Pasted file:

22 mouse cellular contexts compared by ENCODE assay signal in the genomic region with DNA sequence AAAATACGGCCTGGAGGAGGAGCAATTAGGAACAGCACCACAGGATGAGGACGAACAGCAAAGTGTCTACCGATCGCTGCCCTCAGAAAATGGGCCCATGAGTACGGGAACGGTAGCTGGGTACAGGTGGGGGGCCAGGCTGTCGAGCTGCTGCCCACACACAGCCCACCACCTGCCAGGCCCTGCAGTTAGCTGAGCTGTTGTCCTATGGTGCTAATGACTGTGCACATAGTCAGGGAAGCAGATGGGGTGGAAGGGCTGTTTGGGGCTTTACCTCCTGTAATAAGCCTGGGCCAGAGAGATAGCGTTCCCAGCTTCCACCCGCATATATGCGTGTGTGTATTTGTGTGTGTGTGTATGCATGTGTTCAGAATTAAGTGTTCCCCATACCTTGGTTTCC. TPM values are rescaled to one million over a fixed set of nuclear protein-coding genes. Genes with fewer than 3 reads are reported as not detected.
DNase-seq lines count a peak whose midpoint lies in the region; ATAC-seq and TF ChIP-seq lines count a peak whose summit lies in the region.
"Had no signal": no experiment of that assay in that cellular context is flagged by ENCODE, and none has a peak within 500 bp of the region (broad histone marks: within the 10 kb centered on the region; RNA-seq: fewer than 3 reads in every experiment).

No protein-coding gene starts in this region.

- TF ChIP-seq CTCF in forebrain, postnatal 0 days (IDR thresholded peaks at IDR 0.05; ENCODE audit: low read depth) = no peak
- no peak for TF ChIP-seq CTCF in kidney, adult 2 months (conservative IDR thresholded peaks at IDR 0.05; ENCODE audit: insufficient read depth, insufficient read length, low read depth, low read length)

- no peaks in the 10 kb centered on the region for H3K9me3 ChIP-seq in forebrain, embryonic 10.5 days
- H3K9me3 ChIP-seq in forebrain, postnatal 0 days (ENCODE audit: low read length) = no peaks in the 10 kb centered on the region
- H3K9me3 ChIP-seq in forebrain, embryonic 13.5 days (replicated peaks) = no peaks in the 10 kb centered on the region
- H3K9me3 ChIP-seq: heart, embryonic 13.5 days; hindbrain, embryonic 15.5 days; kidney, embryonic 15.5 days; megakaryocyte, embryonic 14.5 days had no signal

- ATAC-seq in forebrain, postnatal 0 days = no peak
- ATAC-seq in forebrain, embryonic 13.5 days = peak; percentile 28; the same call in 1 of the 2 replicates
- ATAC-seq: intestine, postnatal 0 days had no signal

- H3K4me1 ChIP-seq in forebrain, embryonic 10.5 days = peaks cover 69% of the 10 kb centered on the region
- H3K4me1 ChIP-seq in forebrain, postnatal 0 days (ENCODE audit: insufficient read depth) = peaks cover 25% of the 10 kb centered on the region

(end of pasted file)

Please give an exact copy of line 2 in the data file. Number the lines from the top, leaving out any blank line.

DNase-seq lines count a peak whose midpoint lies in the region; ATAC-seq and TF ChIP-seq lines count a peak whose summit lies in the region.